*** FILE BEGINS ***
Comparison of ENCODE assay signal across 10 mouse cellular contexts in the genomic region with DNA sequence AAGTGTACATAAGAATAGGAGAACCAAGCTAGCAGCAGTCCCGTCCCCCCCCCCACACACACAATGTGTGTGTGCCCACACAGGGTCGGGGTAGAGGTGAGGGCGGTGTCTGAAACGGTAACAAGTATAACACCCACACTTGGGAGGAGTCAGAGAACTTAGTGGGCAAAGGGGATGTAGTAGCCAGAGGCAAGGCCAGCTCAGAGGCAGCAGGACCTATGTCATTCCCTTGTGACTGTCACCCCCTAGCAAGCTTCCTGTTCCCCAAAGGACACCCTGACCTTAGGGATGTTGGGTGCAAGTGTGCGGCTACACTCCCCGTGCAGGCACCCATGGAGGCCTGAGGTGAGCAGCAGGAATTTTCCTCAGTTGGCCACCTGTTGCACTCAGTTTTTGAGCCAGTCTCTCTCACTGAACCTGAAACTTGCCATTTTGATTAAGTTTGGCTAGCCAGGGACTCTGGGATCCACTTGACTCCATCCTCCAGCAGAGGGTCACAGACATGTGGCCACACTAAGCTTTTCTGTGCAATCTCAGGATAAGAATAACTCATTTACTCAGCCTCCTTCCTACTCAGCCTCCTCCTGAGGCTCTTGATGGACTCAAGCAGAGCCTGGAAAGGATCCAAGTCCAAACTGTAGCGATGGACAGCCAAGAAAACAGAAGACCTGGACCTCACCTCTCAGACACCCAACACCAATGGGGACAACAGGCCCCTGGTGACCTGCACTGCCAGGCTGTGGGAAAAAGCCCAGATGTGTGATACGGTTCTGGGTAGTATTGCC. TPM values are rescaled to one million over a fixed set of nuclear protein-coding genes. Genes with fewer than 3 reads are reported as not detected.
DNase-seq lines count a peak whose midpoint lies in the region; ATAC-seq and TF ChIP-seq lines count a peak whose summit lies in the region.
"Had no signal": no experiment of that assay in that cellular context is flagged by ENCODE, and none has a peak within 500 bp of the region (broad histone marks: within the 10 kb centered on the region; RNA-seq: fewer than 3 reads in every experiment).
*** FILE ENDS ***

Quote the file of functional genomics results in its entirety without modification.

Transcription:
Comparison of ENCODE assay signal across 10 mouse cellular contexts in the genomic region with DNA sequence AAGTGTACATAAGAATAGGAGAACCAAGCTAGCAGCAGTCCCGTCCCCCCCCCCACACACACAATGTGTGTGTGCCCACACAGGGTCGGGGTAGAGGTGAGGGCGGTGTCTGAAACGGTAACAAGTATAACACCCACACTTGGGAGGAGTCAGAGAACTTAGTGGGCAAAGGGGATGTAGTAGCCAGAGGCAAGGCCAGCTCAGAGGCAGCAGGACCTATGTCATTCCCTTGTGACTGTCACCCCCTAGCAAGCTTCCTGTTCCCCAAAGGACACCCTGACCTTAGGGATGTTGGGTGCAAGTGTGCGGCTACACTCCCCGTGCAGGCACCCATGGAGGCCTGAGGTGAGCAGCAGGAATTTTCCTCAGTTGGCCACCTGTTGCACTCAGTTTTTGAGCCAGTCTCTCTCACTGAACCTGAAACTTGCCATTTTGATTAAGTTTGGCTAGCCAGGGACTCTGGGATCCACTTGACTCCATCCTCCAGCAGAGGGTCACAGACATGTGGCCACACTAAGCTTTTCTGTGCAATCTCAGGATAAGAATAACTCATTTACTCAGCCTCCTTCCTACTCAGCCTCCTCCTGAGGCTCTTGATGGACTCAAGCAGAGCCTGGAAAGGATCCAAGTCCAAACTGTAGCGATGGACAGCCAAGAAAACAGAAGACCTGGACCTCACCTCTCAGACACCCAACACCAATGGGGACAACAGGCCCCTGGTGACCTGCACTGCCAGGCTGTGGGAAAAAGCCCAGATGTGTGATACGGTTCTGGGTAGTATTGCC. TPM values are rescaled to one million over a fixed set of nuclear protein-coding genes. Genes with fewer than 3 reads are reported as not detected.
DNase-seq lines count a peak whose midpoint lies in the region; ATAC-seq and TF ChIP-seq lines count a peak whose summit lies in the region.
"Had no signal": no experiment of that assay in that cellular context is flagged by ENCODE, and none has a peak within 500 bp of the region (broad histone marks: within the 10 kb centered on the region; RNA-seq: fewer than 3 reads in every experiment).